Apples trees can grow in a wide range of soils from medium textured clays to gravelly sands. However, poor soils will produce poor results and the best crops are found on fertile sandy soils and loams.
Soils should be well drained. Wet soils lead to poor aeration and increased incidence of crown rot in apples (Phytophthora cactorum). Generally, rooting tends to be shallow, and wet soils will restrict development, resulting in poor anchorage of the tree and a reduced area of soil from which nutrients can be extracted.
Soils with high organic matter contents are normally better structured and allow good rooting.
Irrigation is necessary on dry soils, particularly when establishing and growing young orchards. Trickle irrigation and fertigation are increasingly used. In young orchards fertigation helps increase early tree growth and brings trees into bearing earlier. Sprinkler irrigation can be used to protect the tree buds and fruitlets against frost damage.
Sowing of a grass mulch between the tree rows is common practice, which together with any clippings, helps to increase water holding capacity, infiltration rate, soil aggregation and recycling of nutrients.
Apples prefer a slightly acidic to neutral soil (pH between 5.8 and 7.0). Extreme soil pH values result in nutrient tie-up or toxicity and poor tree and fruit development. It is important to amend the pH in acidic soils by incorporating lime before planting.
Optimum planting density depends upon cultivar, rootstock and likely pruning strategy. Choice of rootstock governs tree size and the efficiency of nutrient uptake.
There are four general categories; vigorous, semi-vigorous, semi-dwarf and dwarf.
Choice of rootstock should suit the soil (pH, structure, humidity) and other local conditions (frost hardiness, pest and disease resistance, etc).
For apples, the dominant rootstocks used are the Malling types (M. and MM. series).
A wide range of planting systems are used for apples. All aim to produce high, early yielding, top quality crops. Ease of harvesting and management are also key factors taken into account.
Modern systems use higher densities than older established orchards. Today, normal densities range from 400-2,500 trees/ac, whereas 50 years ago, 28-41 tress/ac would have been more commonplace. In higher yielding, fertile soils and sites, growers can plant up to 4,000 trees/ac and expect 26t/ac yields.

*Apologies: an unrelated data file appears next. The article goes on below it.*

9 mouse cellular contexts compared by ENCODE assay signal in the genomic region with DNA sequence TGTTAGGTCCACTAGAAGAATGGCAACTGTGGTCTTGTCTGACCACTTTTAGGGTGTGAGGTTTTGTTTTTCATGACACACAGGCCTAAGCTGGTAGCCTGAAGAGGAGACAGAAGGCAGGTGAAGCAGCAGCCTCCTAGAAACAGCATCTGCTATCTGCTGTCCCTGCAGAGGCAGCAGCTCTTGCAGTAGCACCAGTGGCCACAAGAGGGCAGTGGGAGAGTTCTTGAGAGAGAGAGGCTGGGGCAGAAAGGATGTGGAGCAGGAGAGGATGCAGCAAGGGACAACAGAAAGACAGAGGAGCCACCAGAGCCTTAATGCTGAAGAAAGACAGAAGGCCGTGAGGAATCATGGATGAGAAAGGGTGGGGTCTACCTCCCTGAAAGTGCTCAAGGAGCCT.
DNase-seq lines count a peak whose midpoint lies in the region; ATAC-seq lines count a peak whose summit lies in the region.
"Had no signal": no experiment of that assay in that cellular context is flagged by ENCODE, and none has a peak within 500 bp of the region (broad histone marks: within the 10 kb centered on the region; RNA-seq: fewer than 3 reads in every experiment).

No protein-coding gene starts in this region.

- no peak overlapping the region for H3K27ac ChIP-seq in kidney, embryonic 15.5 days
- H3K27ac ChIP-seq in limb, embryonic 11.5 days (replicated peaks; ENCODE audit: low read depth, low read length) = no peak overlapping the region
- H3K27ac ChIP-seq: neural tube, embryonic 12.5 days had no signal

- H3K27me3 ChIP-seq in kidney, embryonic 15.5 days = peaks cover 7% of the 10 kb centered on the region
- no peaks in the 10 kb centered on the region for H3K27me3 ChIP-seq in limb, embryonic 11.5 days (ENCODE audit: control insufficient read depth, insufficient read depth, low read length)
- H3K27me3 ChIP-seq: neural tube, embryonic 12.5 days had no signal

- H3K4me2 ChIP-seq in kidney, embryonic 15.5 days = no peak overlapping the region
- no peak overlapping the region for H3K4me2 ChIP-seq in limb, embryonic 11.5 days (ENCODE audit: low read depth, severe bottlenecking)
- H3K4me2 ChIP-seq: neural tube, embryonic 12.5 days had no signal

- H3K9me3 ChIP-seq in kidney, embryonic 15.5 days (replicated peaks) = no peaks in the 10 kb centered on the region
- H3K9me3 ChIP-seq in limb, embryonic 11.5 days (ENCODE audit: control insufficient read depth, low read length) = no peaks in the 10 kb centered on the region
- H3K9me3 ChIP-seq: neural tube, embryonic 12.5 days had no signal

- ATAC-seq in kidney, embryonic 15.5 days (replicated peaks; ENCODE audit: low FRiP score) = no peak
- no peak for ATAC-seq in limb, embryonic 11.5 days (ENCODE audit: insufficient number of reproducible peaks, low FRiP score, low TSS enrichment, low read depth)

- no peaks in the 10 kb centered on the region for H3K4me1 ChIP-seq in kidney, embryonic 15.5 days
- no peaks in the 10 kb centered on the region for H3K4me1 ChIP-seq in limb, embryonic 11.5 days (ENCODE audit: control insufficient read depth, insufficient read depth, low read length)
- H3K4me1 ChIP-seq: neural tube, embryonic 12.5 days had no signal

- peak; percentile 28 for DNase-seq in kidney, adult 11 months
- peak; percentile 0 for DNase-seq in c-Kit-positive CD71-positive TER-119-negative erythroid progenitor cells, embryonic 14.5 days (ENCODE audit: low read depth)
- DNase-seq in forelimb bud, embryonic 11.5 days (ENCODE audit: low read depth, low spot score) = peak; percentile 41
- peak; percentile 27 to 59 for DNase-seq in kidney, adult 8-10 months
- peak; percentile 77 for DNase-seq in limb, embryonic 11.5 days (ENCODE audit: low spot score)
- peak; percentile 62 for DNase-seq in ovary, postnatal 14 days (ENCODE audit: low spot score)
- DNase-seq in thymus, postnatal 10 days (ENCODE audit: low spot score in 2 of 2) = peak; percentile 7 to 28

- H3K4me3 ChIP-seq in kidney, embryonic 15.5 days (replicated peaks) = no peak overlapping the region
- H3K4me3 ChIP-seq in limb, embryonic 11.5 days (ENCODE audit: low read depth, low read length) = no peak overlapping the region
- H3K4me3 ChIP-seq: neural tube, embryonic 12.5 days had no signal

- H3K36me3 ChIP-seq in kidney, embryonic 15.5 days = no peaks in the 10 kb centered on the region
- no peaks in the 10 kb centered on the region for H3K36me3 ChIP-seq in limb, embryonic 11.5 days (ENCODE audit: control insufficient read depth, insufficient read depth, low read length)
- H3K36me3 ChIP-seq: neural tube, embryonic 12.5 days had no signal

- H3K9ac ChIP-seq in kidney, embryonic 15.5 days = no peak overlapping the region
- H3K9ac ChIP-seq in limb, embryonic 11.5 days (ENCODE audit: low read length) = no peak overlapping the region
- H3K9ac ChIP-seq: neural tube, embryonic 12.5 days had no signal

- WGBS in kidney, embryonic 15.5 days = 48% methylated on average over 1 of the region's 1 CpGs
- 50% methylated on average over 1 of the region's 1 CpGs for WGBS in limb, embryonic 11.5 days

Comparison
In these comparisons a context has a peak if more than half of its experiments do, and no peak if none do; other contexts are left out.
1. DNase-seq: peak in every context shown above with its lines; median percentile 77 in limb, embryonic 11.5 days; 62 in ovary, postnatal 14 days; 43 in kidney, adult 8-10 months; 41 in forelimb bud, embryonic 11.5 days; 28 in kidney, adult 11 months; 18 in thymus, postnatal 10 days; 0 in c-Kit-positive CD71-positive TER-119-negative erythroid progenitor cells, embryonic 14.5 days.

This increased density has been made possible following the introduction of dwarf rootstocks which produce higher yields in the first 10 years of production than were previously possible.
Tree canopies are manipulated to produce four basic shapes of tree – spherical canopies, conical canopies, flat fan shapes, or Y, A or V shapes.
Spherical shapes were most commonly used in traditional European and North American orchards and largely allow the natural shape of the tree to develop.
Conical shapes are now more common. They allow good light penetration by limiting the width of the top of the tree. They require minimal branch and leader manipulation.
Flat fan systems are increasingly common in high density orchards to bring forward bearing, increase yield and make harvesting easier.
V-shaped, or angled canopies on the Tatura or other types of trellis, again allow good light penetration by most effective alignment of the tree. They produce very high yields at maturity and allow the producer to more effectively crop alleyways.
Newly planted trees invariably need to be pruned. The exact pruning depends on the desired shape of the tree.
During full production, all trees need pruning and thinning of fruits to ensure an optimum leaf to flower/fruit ratio and to allow for air circulation through the tree and light penetration to improve fruit quality and size.
Pruning also helps to ensure that water and nutrients are available to an optimum number of well-positioned fruits.